Diverse groups agree it is time to end pollution from coal-burning power plants
National Wildlife Federation
A coalition of environmental, hunting, fishing, and shooting enthusiast groups from across the state today called upon the state’s Congressional delegation to support a new national rule to drastically reduce mercury pollution from coal-burning power plants.
Ten local and statewide sportsmen’s groups joined with more than 300 groups from across the nation in signing a National Wildlife Federation (NWF) letter asking Congress to derail efforts to gut the Clean Air Act. The letter reads in part, “As hunters and anglers, we know how widespread mercury is in our environment, posing a danger to all who eat mercury-laden fish.” Mercury levels in Maine fish, loons, and eagles are among the highest in North America, and the Maine Bureau of Health has issued a statewide advisory recommending that pregnant women and young children limit their fish consumption due to mercury contamination.
EPA is expected to finalize the rule, which would force a 91% reduction in poisonous mercury emissions, later this fall. Coal-burning plants would have to begin installing existing, affordable pollution control equipment in 2015.
Matt Dunlap, Executive Director of the Sportsman’s Alliance of Maine, says, “The sporting community knows that a healthy environment is necessary not only to sustain our wildlife populations, but also to sustain our very existence. If we want to have places to fish and hunt for our kids, we need to control pollution now.”
“As a life member of the Maine Wilderness Guides, this issue is close to my heart,” says Bill Houston, who is the president of the board for the Natural Resources Council of Maine. “Maine has mercury and acid rain issues from air pollution emitted in other states. I applaud the Environmental Protection Agency’s efforts to give us this much needed strong standard, and the technology to cut mercury and other toxics in our air has long existed.”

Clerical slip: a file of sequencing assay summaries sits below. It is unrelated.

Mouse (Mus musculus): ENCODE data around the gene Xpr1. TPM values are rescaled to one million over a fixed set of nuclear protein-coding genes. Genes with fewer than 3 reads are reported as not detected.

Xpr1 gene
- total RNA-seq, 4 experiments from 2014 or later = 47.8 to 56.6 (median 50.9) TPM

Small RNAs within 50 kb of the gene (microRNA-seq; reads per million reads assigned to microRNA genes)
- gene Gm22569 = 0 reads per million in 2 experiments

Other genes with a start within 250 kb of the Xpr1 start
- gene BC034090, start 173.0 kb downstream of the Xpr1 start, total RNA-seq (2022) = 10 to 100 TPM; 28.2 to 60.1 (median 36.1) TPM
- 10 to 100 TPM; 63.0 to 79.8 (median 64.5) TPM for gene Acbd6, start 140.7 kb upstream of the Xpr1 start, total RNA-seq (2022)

Andy Goode, vice president at the Atlantic Salmon Federation, noted that, “Air pollution is a direct threat to our coldwater fisheries in Downeast Maine and across the state. It does not make sense to spend money restoring salmon and trout if we are just going to pollute their waterways.”
“This diverse coalition illustrates how broadly and how deeply this issue affects our wildlife and all of us as well, and I’m pleased to be working with this broad group of allies in this effort to stop mercury from poisoning us,” said Carol Oldham, Northeast Regional Outreach Coordinator for the NWF.
Maine health officials warn that fish caught statewide may contain unhealthful levels of mercury contamination and pregnant and nursing women, women who may get pregnant, and children under age 8 should not eat freshwater fish from Maine’s inland waters.
Mercury causes brain damage in humans and accumulates in species at ever increasing levels as it moves up the food chain from small fish to larger fish to humans. Children and pregnant women are particularly susceptible to mercury poisoning.
While some mercury exists naturally, the mercury that enters our environment comes primarily from coal-burning power plants outside of Maine, mostly in the Ohio Valley and other points west of New England. The plants have smokestacks hundreds of feet tall specifically designed to push emissions over local monitoring stations directly into the jet stream, from where it falls to Earth in rain, snow, and dust across the Northeast. Affordable technology exists to keep this poison from entering our food chain.
The EPA is now taking public comments on the proposed rule to remove 91% of smokestack mercury emissions starting in 2015. The Clean Air Act requires EPA to issue air quality standards for pollutants that harm human health and the environment, by limiting pollutants from industrial facilities, power plants, and vehicle tailpipes. Recently, several U.S. Senators and Representatives have introduced bills to handcuff, block, or delay EPA’s efforts to reduce mercury pollution.
Maine groups supporting this campaign:
- Maine Wilderness Guides Association
- Sportsmen’s Alliance of Maine
- Maine Atlantic Salmon Federation
- Maine Chapter of the Wildlife Society
- North Berwick Rod and Gun Club
- West Gardiner Rod & Gun Club
- Buxton Hollis Rod and Gun Club
- Fort Fairfield Rifle and Pistol Club
- Maine Path & Paddle Guides